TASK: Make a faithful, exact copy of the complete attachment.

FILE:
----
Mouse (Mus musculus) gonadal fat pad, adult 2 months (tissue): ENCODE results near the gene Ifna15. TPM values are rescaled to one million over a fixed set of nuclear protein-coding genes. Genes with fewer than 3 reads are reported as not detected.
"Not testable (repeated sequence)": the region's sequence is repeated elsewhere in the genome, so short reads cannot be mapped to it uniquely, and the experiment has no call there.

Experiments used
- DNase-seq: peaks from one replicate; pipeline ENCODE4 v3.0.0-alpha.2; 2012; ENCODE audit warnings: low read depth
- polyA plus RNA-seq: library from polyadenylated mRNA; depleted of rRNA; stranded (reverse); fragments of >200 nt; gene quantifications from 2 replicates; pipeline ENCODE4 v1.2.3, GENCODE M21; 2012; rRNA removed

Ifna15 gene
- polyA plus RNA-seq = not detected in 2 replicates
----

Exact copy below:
Mouse (Mus musculus) gonadal fat pad, adult 2 months (tissue): ENCODE results near the gene Ifna15. TPM values are rescaled to one million over a fixed set of nuclear protein-coding genes. Genes with fewer than 3 reads are reported as not detected.
"Not testable (repeated sequence)": the region's sequence is repeated elsewhere in the genome, so short reads cannot be mapped to it uniquely, and the experiment has no call there.

Experiments used
- DNase-seq: peaks from one replicate; pipeline ENCODE4 v3.0.0-alpha.2; 2012; ENCODE audit warnings: low read depth
- polyA plus RNA-seq: library from polyadenylated mRNA; depleted of rRNA; stranded (reverse); fragments of >200 nt; gene quantifications from 2 replicates; pipeline ENCODE4 v1.2.3, GENCODE M21; 2012; rRNA removed

Ifna15 gene
- polyA plus RNA-seq = not detected in 2 replicates